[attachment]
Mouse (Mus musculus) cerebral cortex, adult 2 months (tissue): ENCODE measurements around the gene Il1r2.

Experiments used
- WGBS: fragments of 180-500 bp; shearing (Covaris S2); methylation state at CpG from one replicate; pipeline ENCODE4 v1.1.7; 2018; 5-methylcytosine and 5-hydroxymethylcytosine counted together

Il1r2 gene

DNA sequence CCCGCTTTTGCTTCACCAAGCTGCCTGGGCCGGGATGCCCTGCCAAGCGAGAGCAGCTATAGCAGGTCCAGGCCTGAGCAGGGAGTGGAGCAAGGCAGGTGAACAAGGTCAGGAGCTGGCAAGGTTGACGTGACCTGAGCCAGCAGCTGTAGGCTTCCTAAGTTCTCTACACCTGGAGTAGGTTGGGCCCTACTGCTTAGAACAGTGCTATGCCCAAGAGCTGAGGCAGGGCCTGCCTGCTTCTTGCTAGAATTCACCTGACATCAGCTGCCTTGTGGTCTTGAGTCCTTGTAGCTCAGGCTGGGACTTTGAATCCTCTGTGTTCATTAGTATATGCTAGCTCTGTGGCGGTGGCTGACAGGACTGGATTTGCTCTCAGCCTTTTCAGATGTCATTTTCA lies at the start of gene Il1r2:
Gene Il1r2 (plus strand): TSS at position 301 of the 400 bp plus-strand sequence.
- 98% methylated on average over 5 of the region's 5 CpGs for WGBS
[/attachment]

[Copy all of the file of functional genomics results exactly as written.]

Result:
Mouse (Mus musculus) cerebral cortex, adult 2 months (tissue): ENCODE measurements around the gene Il1r2.

Experiments used
- WGBS: fragments of 180-500 bp; shearing (Covaris S2); methylation state at CpG from one replicate; pipeline ENCODE4 v1.1.7; 2018; 5-methylcytosine and 5-hydroxymethylcytosine counted together

Il1r2 gene

DNA sequence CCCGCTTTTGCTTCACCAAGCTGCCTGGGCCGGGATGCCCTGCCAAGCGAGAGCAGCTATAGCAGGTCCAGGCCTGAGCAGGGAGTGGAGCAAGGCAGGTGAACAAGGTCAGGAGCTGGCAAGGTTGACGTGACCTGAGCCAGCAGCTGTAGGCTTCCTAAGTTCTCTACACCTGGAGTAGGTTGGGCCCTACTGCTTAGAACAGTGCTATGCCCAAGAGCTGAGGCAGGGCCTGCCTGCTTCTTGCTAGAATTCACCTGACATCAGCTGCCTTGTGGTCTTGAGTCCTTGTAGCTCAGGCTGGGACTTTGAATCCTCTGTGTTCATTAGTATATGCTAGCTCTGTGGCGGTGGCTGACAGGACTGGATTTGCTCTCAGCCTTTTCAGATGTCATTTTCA lies at the start of gene Il1r2:
Gene Il1r2 (plus strand): TSS at position 301 of the 400 bp plus-strand sequence.
- 98% methylated on average over 5 of the region's 5 CpGs for WGBS